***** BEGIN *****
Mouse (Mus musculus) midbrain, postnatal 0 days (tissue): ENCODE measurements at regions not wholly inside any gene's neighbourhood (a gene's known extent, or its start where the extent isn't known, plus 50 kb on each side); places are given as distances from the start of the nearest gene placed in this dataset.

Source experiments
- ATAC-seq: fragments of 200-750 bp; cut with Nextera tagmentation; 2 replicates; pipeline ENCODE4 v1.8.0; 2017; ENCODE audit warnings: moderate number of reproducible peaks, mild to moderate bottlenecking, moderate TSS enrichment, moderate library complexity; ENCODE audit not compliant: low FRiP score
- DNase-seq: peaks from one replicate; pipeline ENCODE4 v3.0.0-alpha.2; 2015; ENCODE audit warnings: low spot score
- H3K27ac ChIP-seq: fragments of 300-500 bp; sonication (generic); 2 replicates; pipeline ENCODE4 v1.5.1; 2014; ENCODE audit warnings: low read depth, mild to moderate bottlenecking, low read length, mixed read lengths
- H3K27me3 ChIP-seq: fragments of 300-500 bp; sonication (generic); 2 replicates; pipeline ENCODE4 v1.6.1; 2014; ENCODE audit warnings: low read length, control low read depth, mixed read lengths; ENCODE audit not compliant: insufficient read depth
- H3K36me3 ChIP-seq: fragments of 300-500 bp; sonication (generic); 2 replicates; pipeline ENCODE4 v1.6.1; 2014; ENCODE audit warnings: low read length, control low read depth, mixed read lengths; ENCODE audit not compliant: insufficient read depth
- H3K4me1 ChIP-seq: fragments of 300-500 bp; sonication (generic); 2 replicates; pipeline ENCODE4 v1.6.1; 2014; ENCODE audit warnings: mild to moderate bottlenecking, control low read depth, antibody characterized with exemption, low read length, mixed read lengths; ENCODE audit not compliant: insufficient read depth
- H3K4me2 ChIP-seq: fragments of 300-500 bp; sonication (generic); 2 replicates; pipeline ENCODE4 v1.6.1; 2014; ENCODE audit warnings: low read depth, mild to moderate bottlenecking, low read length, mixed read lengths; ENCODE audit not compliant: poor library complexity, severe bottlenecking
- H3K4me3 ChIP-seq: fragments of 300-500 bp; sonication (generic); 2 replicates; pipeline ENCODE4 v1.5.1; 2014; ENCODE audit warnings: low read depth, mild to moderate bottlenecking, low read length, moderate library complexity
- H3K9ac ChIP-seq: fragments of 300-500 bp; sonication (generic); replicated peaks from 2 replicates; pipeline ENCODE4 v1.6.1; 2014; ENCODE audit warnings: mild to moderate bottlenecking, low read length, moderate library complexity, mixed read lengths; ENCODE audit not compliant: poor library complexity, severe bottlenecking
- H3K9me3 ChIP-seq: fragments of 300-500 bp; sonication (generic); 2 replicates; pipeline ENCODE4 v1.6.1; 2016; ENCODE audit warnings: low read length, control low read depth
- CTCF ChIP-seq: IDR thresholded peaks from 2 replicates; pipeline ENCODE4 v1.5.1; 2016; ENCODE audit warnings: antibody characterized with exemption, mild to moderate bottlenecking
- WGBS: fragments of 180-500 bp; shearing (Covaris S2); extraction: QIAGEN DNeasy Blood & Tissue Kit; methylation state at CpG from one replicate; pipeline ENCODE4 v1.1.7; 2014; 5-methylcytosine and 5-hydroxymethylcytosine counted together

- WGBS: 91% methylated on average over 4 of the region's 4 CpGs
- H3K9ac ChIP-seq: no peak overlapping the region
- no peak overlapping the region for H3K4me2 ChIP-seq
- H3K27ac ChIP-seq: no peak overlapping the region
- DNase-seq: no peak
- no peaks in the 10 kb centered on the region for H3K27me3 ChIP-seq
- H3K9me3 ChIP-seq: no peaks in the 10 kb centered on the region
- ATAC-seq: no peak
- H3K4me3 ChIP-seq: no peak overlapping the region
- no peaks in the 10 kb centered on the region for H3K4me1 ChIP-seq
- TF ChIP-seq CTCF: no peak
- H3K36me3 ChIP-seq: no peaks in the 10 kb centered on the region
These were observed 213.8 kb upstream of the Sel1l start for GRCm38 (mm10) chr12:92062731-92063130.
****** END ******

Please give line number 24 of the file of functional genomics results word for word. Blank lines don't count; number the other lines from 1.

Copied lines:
- no peaks in the 10 kb centered on the region for H3K4me1 ChIP-seq